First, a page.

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Hastings' Dictionary of the Bible

Shewbread

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SHEWBREAD . In one of the oldest historical documents preserved in the OT we find, in a passage telling of David’s flight from Saul, the first mention of an offering in the shape of ‘holy bread,’ which was presented to J″ [Note: Jahweh.] in the sanctuary at Nob ( 1 Samuel 21:1-6 ). Here this holy bread is also termed ‘ the bread of the presence ’ ( 1 Samuel 21:6 ), i.e. of J″ [Note: Jahweh.] , which appears in EV [Note: English Version.] as ‘shewbread’ a rendering due to Tindale, who adds the note, ‘shewbrede, because it was alway in the presence and sight of the Lorde’ (cf. 1 Samuel 21:6 , which ends literally thus: ‘the presence-bread, that was taken from the presence of J″ [Note: Jahweh.] ’). ‘Presence-bread’ is also the name for this special offering generally used in the Priests’ Code but ‘continual bread’ in Numbers 4:7 , contracted from the fuller expression 2 Chronicles 2:4 . The Chronicler, however, prefers another designation, which may be rendered ‘pile-bread’ ( 1 Chronicles 9:32 ; 1 Chronicles 23:29 etc., EV [Note: English Version.] ‘shewbread’) and is to be explained by the arrangement of the loaves in two piles (see below and cf. Leviticus 24:8 RVm [Note: Revised Version margin.] ).

After its first historical mention in connexion with the sanctuary of Nob, where it was periodically renewed at what intervals is not stated the presence-bread is next met with in the Temple of Solomon. Here was an ‘altar of cedar’ (1 Kings 6:20 ), which modern scholars regard as an altar for the presentation of the offering of the shewbread. It stood, according to the restored text, in front of the dĕbîr , or Most Holy Place, and it is to be identified with ‘the table whereupon the shewbread was,’ mentioned in 1 Kings 7:48 in a section of later date (see, for the composite text of these chapters, the authorities cited in art. Temple, and cf. ib . § 5). The same interchange of ‘altar’ and ‘table’ is found in Ezekiel 41:22 ; cf. Ezekiel 44:16 .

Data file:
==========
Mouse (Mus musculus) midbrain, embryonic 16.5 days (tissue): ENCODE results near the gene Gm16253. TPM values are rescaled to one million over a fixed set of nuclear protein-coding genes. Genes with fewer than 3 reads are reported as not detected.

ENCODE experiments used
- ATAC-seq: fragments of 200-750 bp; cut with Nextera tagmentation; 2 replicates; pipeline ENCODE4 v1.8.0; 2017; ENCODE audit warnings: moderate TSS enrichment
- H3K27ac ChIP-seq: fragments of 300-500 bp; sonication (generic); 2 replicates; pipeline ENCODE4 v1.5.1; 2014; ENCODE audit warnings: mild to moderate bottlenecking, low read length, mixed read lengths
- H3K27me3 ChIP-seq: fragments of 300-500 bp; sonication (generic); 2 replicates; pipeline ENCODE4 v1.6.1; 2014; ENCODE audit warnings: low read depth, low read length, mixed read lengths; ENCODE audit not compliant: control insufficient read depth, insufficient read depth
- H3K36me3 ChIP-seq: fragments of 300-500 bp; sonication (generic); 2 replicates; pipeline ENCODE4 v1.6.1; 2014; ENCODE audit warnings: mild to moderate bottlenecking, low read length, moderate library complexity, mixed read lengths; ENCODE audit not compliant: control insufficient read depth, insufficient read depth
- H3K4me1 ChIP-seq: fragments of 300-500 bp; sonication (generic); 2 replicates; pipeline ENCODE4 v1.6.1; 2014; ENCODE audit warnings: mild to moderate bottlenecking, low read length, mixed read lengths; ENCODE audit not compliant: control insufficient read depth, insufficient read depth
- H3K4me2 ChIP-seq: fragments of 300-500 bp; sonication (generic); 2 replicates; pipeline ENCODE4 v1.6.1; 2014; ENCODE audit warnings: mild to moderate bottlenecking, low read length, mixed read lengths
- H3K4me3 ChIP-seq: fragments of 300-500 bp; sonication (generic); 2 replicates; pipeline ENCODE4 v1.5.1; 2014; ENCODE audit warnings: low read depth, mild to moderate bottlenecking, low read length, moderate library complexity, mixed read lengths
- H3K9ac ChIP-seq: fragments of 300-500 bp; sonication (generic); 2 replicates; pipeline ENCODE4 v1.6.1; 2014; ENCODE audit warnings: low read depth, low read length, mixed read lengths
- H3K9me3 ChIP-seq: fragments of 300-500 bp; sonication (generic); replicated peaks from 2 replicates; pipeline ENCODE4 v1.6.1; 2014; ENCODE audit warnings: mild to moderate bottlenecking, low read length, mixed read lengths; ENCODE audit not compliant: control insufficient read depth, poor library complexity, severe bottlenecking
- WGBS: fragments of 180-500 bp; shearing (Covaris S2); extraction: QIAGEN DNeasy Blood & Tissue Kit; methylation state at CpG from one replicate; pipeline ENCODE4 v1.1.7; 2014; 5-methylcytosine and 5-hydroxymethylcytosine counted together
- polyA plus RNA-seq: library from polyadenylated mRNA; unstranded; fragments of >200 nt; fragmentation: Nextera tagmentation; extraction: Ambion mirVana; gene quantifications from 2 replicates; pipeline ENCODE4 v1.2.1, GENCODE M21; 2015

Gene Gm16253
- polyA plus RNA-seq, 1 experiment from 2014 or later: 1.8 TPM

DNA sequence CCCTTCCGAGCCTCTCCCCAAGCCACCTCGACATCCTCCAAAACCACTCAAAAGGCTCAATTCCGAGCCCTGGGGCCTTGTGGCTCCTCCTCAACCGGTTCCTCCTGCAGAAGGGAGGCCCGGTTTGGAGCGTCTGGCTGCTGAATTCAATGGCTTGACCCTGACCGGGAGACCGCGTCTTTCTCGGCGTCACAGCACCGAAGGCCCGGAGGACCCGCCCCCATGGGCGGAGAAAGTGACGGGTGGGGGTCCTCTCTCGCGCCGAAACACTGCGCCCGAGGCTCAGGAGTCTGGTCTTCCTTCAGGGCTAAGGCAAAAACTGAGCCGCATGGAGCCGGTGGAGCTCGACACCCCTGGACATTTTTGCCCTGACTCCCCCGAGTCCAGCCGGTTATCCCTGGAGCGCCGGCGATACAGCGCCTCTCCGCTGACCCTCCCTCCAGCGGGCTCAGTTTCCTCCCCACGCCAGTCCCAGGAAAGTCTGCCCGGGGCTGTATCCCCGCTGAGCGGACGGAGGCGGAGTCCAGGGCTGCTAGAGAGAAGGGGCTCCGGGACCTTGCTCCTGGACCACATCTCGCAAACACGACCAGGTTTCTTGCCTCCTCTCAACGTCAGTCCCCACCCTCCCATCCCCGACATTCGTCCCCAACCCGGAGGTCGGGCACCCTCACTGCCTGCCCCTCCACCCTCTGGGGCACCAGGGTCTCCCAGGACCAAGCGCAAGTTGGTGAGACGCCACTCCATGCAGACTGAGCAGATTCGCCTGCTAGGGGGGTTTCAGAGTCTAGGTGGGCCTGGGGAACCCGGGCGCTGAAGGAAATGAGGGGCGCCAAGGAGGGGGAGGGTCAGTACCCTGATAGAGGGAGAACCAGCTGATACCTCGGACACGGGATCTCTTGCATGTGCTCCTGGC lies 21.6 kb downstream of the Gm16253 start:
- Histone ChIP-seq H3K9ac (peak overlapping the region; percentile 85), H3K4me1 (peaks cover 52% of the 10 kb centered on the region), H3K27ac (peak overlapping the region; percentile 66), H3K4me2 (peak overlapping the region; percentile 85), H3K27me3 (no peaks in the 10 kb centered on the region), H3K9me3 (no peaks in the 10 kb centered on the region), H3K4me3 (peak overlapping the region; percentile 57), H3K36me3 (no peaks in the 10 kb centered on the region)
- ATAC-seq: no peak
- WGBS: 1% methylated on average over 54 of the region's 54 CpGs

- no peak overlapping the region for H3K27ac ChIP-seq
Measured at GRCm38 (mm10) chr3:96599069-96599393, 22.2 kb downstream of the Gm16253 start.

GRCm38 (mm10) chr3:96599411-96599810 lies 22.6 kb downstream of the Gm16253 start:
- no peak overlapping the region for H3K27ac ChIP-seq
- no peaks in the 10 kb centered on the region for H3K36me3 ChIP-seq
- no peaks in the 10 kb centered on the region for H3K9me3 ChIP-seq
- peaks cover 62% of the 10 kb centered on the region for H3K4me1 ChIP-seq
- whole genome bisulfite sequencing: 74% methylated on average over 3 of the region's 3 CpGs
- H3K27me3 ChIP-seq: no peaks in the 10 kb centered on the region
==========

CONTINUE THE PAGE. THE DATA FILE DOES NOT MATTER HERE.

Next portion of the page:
The table of shewbread to be provided for the Tabernacle of P [Note: Priestly Narrative.] is discussed in the art. Tabernacle, § 6 ( a ) (cf. Temple, § 9 ). The preparation of the shewbread itself, which in the time of the Chronicler was the privilege of a division of the Levites ( 1 Chronicles 9:32 ), is prescribed in another section of P [Note: Priestly Narrative.] ( Leviticus 24:5-9 ). The offering consisted of twelve unleavened cakes of considerable size, since each cake contained a fifth of an ephah an ephah held more than a bushel of fine flour. The cakes or loaves were arranged on the table in two piles; on the top of each pile was placed an oblation of frankincense. The cakes were renewed ‘every Sabbath day’ ( Leviticus 24:8 RV [Note: Revised Version.] ); those removed were eaten by the priests alone within the sanctuary precincts, the shewbread being among ‘the most holy of the offerings of the Lord’ ( Leviticus 24:9 ).

As regards the original significance of the shewbread offering there can be no doubt. This antique form of oblation had its origin in pre-historic times in the naïve desire to propitiate the deity by providing him with a meal (See Sacrifice and Offering, § 16 ). This view is confirmed by the fact that it was accompanied, even in the later period, by a provision of wine, as is clear from the mention of ‘the flagons thereof, and the bowls thereof, to pour out withal’ ( Exodus 25:29 RV [Note: Revised Version.] , Numbers 4:7 ). The analogy of the classical lectisternia will at once suggest itself. Less familiar is the similar offering among the Babylonians, who laid cakes of ‘sweet,’ i.e. unleavened, bread on the altars of various deities (see Zimmern’s list in KAT [Note: Die Keilinschriften und das Alte Testament.] 3 600). The analogy between the Babylonian and Hebrew ritual is rendered still more striking by the identity of the name ‘bread of the presence’ ( loc. cit. ), and of the number of cakes offered twelve or a multiple of twelve. This number had probably an astrological origin, having reference originally to the twelve months of the year, or the twelve signs of the Zodiac. For the later Hebrews, at least, the twelve loaves of the presence-bread doubtless represented the twelve tribes of Israel, and were interpreted as a symbolical expression of the nation’s gratitude to God as the continual source of every material blessing.

A. R. S. Kennedy.


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Bibliography Information
Hastings, James. Entry for 'Shewbread'. Hastings' Dictionary of the Bible. https://www.studylight.org/dictionaries/hdb/s/shewbread.html. 1909.

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Friday, December 6th, 2019
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